Just off the Southeast coast of India lies the island nation of Sri Lanka, a place of rich history and incomparable scenery. Sri Lanka’s north is currently reawakening and revealing its beaches, islands and cuisine and is welcoming people. Projects are planned to enhance tourist development zones, Passikudah in particular bristles with luxury resorts aiming to reawaken tourism. Temples and Parks are currently being restored while some of the major hotel development projects are currently underway in the country. In 2012, Post Office worldwide holiday costs barometer named Sri Lanka as the best-valued destination for holidays. The Sri Lankan people are seemingly known for their hospitality; most tourists admire the genuine smile of the people according to airport exit surveys.
For centuries Sri Lanka has been a tourism destination, particularly for European travellers. In the twelfth century, the explorer Marco Polo wrote that Sri Lanka was the finest island in the whole world. For a country where people practice four main religions, Sri Lanka has always appeared to maintain religious harmony among communities. With Buddhism, Islam, Hinduism and Christianity playing crucial roles of lives of people Sri Lanka, the country has developed religious and cultural festivals throughout the year to celebrate the harmony of such diversity.
There are eight world heritage sites in Sri Lanka, including the Central Highlands and the Sinharaja Forest Reserve. Anuradhapura is the largest and oldest of all ancient cities in Sri Lanka, while Polonnaruwa is the second. Sigiriya (also known as Lion Rock) is the archeological rock fortress or ‘lion mountain’ and palace of the Sigiriya situated in the central province in Matale District of Sri Lanka. Kandy became the capital city of the last remaining independent kingdom in Sri Lanka after the Portuguese invaded the coastal regions. Dambulla Cave Temple is the largest and best-preserved cave temple complex in Sri Lanka located in the central part of the country. Galle, the main city and port on the south coast, retains a romantic, old-world atmosphere within its Dutch fort.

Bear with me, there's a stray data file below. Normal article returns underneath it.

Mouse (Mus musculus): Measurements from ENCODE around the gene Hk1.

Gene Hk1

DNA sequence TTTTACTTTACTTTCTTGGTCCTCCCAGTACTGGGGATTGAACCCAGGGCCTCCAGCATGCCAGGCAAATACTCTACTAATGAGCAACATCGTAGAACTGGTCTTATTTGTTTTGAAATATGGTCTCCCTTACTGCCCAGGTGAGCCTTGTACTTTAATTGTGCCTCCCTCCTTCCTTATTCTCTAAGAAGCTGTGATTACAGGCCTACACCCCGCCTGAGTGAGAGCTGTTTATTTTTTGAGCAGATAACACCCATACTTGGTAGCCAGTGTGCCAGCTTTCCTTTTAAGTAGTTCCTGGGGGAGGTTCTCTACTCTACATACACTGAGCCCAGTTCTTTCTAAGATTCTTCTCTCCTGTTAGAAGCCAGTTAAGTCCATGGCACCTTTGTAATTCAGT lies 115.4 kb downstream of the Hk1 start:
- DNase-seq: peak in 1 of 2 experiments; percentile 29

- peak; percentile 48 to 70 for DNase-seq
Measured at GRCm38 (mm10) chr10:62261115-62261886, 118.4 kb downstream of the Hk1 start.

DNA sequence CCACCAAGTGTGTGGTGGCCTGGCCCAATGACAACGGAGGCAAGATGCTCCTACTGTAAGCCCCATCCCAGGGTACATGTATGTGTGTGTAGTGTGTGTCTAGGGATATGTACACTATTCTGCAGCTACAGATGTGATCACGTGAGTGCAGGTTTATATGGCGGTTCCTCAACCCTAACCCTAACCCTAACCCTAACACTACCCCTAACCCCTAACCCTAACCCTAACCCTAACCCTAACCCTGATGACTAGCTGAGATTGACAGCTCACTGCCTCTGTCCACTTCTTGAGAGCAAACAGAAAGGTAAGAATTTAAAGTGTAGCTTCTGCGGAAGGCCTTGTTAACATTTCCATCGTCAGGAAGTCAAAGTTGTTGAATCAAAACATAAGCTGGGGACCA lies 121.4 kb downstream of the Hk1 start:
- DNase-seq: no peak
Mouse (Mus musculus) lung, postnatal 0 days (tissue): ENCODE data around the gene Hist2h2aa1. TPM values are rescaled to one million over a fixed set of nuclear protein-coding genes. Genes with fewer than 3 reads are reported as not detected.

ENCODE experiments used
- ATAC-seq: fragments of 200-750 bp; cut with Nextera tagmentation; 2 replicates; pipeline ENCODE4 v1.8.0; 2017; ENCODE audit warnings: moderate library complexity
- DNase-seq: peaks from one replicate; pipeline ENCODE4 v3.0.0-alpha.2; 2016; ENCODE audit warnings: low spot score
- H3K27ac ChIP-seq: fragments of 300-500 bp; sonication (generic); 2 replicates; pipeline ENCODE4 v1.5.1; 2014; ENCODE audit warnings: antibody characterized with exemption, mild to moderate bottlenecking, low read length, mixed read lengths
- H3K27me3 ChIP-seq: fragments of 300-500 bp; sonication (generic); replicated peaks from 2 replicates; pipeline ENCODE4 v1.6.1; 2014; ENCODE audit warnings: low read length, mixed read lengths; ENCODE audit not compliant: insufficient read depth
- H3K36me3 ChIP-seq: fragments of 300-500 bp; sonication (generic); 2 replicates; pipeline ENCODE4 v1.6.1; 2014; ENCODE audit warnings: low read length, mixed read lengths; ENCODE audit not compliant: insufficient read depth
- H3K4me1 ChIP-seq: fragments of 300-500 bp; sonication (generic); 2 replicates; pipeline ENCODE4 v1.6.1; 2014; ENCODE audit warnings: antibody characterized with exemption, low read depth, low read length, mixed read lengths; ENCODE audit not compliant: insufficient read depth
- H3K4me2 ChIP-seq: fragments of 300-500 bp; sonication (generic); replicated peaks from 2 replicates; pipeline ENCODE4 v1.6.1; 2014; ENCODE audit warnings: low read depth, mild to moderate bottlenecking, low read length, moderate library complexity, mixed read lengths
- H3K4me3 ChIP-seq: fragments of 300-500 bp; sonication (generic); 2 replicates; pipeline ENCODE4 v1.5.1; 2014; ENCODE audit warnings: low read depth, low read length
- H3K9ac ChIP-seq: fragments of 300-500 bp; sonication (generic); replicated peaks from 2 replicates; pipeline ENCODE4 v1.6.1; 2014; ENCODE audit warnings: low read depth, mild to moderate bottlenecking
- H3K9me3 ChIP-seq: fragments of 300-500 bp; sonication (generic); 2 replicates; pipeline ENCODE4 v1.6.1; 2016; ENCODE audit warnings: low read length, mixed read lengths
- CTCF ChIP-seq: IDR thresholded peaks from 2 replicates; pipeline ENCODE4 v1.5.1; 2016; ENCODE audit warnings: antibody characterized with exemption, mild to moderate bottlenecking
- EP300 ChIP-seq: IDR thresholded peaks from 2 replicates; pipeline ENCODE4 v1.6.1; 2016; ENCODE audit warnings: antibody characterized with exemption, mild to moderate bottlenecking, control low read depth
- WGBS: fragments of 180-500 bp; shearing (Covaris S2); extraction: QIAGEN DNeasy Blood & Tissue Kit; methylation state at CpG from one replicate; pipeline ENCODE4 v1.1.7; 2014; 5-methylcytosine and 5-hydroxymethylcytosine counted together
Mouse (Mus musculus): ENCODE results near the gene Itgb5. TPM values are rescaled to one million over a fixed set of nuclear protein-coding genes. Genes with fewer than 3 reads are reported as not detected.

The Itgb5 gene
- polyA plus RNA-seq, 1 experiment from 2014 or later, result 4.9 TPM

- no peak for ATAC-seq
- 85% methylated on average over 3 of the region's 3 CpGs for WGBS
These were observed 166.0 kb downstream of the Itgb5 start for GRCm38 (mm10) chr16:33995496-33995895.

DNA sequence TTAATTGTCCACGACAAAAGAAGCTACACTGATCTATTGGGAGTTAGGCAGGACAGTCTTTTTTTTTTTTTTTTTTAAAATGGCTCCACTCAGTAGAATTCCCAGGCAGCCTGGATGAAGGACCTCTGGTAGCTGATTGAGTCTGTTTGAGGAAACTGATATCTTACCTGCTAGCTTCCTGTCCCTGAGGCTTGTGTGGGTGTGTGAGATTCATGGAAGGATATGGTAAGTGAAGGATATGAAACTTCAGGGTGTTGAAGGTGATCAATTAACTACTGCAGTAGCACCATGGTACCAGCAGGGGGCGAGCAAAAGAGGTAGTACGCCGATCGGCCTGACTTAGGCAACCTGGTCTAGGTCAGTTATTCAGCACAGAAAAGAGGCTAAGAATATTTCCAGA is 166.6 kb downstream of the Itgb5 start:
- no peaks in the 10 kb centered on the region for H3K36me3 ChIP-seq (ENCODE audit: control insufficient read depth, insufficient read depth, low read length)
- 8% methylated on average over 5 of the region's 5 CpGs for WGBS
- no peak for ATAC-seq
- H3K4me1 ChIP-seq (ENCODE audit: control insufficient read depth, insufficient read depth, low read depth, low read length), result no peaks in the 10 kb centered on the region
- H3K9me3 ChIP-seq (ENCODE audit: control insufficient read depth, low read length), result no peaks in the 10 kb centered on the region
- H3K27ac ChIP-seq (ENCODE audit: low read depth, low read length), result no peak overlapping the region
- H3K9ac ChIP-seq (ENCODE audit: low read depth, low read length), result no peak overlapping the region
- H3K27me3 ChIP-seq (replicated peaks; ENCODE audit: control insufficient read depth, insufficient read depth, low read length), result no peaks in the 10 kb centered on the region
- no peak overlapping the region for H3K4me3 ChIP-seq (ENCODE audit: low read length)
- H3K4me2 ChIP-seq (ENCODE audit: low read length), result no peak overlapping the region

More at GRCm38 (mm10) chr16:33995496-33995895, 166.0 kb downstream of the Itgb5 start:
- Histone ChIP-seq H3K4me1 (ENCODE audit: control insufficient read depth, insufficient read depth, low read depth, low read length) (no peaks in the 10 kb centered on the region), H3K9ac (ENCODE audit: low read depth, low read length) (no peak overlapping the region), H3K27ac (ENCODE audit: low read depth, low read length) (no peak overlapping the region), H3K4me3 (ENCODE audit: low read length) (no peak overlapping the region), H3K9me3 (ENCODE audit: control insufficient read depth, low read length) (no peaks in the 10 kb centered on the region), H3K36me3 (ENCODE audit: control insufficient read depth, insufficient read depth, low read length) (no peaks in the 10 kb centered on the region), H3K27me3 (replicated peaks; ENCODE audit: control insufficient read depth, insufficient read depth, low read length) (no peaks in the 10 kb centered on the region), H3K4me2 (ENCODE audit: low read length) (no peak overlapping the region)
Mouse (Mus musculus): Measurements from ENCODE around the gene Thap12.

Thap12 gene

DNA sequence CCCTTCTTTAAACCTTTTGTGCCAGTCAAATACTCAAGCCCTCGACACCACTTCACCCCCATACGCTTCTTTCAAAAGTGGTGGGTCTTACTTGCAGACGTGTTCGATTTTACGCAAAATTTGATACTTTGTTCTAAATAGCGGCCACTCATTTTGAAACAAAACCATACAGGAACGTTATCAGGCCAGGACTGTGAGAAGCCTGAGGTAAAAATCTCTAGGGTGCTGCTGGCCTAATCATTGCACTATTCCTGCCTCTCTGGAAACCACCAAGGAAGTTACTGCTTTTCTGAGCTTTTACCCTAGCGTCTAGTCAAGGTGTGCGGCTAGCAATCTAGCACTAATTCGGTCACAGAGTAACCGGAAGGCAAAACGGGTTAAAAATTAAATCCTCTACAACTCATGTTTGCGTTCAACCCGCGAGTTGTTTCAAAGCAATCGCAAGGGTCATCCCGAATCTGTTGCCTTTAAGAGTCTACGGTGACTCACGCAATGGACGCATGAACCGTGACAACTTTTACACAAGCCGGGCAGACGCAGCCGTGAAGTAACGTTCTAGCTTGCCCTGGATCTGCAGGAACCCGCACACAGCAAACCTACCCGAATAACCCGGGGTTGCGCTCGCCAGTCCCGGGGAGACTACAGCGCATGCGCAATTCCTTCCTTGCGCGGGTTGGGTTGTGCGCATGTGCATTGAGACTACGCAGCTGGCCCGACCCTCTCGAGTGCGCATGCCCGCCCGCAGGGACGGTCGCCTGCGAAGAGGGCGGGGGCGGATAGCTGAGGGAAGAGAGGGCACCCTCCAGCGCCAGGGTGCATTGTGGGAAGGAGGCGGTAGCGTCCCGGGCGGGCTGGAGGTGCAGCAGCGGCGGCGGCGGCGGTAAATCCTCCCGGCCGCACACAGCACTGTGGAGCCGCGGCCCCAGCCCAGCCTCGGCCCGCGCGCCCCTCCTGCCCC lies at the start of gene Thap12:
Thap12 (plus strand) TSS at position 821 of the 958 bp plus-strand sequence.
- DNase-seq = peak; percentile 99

Adam’s Peak is the most sacred mountain in the country. Pilgrims from all over climb to its apex by candlelight to stand in what they consider to be the footsteps of Buddha.
Sri Lankan ecotourism has grown into a niche sector, enabling travellers to explore Sri Lanka’s attractions and sights while simultaneously contributing to the well being of the local communities, as well as aiming to make sure the environmental impact is limited. When it comes to wildlife, camping at night may allow a much closer look at the animals and nature without upsetting its organic state. Due to the fact that the nation has lots of waterfalls, most of Sri Lanka’s electricity is powered by hydro-powered energy.
Sri Lanka is a destination for sports tourism, with a lot of sports clubs located around Colombo city. Schools have made sports a compulsory extracurricular activity, emphasising a healthy way of living when it comes to the physical body. The most popular sports include golf, surfing, diving & snorkelling, hot air ballooning, rafting and canoeing, scuba diving, fishing, cycling, hiking, trekking and rock climbing. Hotels tend to offer hiking as part of their package, which include fully trained guides on hand. Hiking is usually done up in the Hill country where mountains and waterfalls are found in abundance. Jungles and nature reserves are also explored with even bird watching as a possibility.
Sri Lanka is the third biggest tea producing country in the world – which plays a complex part of its history and culture. Besides the agricultural production of tea, which accounts for 2.5% of the country’s $60 billion GDP according to CNN International, tea tourism is also rising as a favourite experience for tourists. Tea appreciation classes, tastings, plantations and fields may be toured throughout Sri Lanka in diverse locations.
Considered by many to be a paradise, Sri Lanka aims to thrive in the tourism industry, drawing in more visitors each year.
How does ecotourism in Sri Lanka allow the environment to thrive and improve in its untouched state?